Cigarette smoke can worsen the problems that may occur with diabetes. Do not smoke around your child, and do not let others smoke around him. Do not let your child smoke. Ask your child's healthcare provider for information about how to stop smoking if you need help quitting.
Diabetes can put your child at risk of serious illness if he gets the flu or pneumonia. Ask your child's healthcare provider if your child should get a flu or pneumonia vaccine, and when to get the vaccine.
Contact your child's healthcare provider if:
- Your child is vomiting or has diarrhea.
- Your child has an upset stomach and cannot eat the foods on his meal plan.
- Your child feels dizzy or has headaches.
- Your child feels weak or more tired than usual.
- Your child has numbness in his arms or legs.
- Your child has red, dry skin.
- Your child gets easily irritated.
- You have questions or concerns about your child's condition or care.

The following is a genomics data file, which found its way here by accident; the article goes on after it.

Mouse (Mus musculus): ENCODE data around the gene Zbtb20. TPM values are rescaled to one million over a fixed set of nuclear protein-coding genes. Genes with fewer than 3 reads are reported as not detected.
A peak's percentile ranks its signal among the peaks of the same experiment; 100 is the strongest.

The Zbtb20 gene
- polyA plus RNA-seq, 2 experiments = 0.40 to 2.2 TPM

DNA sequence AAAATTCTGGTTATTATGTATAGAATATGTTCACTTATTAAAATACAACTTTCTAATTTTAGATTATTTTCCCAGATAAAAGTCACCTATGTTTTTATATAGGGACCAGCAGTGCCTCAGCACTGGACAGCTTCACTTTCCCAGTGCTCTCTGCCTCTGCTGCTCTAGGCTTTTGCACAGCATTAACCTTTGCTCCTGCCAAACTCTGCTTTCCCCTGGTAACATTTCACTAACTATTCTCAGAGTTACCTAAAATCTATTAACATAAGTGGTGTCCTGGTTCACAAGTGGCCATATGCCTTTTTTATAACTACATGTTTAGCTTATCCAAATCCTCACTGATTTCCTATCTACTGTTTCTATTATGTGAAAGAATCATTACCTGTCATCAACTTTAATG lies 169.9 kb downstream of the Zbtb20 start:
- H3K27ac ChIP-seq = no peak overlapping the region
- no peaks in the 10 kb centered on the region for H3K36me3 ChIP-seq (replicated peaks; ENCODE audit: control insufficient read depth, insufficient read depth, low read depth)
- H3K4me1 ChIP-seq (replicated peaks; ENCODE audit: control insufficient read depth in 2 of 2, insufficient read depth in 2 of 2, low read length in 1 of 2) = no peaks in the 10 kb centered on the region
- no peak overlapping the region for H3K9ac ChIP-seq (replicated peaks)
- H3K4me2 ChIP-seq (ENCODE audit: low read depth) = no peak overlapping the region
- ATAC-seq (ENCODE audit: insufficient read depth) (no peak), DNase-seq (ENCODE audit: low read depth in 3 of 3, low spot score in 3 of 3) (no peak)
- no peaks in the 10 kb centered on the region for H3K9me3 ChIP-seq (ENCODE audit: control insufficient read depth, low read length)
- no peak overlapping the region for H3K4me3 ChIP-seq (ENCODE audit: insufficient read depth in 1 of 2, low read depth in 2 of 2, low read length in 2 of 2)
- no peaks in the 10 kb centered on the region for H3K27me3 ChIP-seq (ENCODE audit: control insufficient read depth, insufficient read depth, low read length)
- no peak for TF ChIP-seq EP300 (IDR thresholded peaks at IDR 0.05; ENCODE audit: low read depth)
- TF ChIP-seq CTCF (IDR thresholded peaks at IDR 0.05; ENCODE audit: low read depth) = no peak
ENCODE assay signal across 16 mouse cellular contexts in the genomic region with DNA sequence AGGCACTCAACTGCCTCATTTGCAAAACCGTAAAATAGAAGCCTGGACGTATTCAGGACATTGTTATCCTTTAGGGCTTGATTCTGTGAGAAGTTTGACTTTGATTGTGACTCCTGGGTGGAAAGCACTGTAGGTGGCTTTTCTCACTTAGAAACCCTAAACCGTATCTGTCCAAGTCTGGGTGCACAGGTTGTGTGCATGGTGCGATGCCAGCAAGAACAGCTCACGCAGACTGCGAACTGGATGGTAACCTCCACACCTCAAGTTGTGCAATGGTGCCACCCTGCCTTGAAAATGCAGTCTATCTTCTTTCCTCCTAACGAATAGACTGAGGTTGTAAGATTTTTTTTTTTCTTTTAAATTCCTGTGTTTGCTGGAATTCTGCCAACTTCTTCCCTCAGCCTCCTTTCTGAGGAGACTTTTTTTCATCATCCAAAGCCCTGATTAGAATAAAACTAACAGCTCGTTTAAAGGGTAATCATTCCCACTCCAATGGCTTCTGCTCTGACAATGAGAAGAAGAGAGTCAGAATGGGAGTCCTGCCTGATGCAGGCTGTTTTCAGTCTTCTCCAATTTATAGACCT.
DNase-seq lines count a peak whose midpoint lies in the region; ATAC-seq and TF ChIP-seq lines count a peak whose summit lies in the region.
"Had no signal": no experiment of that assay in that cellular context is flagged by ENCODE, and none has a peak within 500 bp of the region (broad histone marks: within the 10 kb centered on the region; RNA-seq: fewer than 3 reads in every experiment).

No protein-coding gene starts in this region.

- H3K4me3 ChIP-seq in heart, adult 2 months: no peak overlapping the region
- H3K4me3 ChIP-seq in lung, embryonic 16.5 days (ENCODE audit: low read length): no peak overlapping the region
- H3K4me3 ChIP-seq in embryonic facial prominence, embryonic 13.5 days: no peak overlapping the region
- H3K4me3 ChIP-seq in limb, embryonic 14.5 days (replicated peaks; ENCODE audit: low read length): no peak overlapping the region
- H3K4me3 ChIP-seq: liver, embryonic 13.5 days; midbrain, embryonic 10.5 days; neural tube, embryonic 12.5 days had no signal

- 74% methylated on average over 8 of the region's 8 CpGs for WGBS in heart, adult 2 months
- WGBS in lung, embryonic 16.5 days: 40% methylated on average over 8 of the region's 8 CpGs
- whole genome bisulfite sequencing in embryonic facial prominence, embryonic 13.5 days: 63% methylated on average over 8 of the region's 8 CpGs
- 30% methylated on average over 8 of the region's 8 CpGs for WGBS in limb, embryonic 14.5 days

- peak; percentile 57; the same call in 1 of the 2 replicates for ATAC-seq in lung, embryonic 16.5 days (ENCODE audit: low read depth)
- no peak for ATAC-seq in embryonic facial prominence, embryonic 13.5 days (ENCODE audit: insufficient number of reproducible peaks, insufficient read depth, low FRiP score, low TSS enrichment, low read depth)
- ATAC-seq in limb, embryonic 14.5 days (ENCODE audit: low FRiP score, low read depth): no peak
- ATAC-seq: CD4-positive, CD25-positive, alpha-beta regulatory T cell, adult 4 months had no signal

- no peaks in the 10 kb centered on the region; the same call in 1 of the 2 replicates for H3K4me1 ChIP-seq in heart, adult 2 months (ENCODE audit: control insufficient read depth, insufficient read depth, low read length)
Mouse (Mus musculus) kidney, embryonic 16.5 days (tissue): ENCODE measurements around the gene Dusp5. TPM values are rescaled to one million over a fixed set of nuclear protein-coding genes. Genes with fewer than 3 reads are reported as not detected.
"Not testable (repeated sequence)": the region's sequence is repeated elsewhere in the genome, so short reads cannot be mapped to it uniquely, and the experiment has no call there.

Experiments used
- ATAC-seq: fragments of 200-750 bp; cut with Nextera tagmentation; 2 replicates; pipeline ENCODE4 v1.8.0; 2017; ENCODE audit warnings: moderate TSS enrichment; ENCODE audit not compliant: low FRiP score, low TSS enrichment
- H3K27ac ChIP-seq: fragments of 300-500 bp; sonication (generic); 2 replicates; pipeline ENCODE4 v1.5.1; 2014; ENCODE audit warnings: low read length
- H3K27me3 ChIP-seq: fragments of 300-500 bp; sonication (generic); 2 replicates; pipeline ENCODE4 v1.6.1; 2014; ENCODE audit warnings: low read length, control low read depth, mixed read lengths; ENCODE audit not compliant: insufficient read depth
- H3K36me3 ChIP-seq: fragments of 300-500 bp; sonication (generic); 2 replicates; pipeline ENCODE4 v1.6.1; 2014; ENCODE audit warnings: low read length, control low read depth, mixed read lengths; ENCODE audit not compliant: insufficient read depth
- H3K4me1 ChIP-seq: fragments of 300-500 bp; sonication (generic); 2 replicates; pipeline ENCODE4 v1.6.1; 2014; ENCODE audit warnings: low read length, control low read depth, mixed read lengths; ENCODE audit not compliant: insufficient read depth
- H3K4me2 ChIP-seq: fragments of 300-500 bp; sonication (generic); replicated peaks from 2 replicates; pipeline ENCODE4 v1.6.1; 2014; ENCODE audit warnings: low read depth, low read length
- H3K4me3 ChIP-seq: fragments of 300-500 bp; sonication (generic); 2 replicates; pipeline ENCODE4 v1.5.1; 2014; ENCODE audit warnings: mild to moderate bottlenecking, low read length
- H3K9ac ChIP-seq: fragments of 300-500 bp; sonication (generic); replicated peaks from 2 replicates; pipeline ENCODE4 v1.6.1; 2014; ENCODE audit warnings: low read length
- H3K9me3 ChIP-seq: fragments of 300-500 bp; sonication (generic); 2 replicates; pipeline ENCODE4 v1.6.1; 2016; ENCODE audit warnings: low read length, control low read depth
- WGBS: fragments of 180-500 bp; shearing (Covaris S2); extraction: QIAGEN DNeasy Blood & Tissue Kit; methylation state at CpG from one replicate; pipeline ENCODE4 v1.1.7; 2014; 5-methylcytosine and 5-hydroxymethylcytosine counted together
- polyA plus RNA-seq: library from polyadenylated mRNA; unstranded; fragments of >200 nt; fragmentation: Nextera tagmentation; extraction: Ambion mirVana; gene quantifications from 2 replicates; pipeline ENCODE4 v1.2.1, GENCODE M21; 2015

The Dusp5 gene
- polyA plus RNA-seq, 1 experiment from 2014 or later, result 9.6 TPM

Seek care immediately or call 911 if:
- Your child's blood sugar level is lower than directed and does not improve with treatment.
- Your child has blurred or double vision.
- Your child is having trouble staying awake or focusing.
- Your child is shaking or sweating.
- Your child's breath has a fruity, sweet smell, or his breathing is deep and labored.
- Your child's heartbeat is fast and weak.
© 2014 Truven Health Analytics Inc. Information is for End User's use only and may not be sold, redistributed or otherwise used for commercial purposes. All illustrations and images included in CareNotes® are the copyrighted property of A.D.A.M., Inc. or Truven Health Analytics.
The above information is an educational aid only. It is not intended as medical advice for individual conditions or treatments. Talk to your doctor, nurse or pharmacist before following any medical regimen to see if it is safe and effective for you.
Learn more about Diabetes Mellitus Type 1 In Children (Discharge Care)
Drugs associated with:
Micromedex® Care Notes:
- Diabetes Mellitus Type 1 In Adults
- Diabetes Mellitus Type 1 In Children
- Diabetic Hyperglycemia
- Diabetic Hyperglycemia, Ambulatory Care